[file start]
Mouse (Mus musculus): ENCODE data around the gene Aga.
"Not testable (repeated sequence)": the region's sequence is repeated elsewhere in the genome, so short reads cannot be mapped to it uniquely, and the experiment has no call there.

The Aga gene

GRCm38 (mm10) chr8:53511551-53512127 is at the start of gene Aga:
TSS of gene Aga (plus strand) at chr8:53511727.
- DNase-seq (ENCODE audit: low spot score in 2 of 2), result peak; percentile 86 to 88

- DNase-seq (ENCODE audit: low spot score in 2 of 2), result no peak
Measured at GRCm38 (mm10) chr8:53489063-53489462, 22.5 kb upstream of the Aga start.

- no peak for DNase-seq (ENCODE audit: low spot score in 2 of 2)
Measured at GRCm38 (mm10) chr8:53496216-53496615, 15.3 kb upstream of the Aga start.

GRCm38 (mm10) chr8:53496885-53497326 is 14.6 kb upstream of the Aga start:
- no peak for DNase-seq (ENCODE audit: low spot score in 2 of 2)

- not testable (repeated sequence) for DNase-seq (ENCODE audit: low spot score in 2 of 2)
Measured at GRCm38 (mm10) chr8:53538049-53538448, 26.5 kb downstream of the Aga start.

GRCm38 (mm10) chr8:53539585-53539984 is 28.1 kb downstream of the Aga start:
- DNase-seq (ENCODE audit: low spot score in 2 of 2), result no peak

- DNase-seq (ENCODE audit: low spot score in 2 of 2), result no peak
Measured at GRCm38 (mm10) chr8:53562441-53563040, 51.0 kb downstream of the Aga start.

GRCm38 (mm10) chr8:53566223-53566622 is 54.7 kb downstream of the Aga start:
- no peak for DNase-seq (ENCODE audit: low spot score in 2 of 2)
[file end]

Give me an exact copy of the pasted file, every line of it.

Mouse (Mus musculus): ENCODE data around the gene Aga.
"Not testable (repeated sequence)": the region's sequence is repeated elsewhere in the genome, so short reads cannot be mapped to it uniquely, and the experiment has no call there.

The Aga gene

GRCm38 (mm10) chr8:53511551-53512127 is at the start of gene Aga:
TSS of gene Aga (plus strand) at chr8:53511727.
- DNase-seq (ENCODE audit: low spot score in 2 of 2), result peak; percentile 86 to 88

- DNase-seq (ENCODE audit: low spot score in 2 of 2), result no peak
Measured at GRCm38 (mm10) chr8:53489063-53489462, 22.5 kb upstream of the Aga start.

- no peak for DNase-seq (ENCODE audit: low spot score in 2 of 2)
Measured at GRCm38 (mm10) chr8:53496216-53496615, 15.3 kb upstream of the Aga start.

GRCm38 (mm10) chr8:53496885-53497326 is 14.6 kb upstream of the Aga start:
- no peak for DNase-seq (ENCODE audit: low spot score in 2 of 2)

- not testable (repeated sequence) for DNase-seq (ENCODE audit: low spot score in 2 of 2)
Measured at GRCm38 (mm10) chr8:53538049-53538448, 26.5 kb downstream of the Aga start.

GRCm38 (mm10) chr8:53539585-53539984 is 28.1 kb downstream of the Aga start:
- DNase-seq (ENCODE audit: low spot score in 2 of 2), result no peak

- DNase-seq (ENCODE audit: low spot score in 2 of 2), result no peak
Measured at GRCm38 (mm10) chr8:53562441-53563040, 51.0 kb downstream of the Aga start.

GRCm38 (mm10) chr8:53566223-53566622 is 54.7 kb downstream of the Aga start:
- no peak for DNase-seq (ENCODE audit: low spot score in 2 of 2)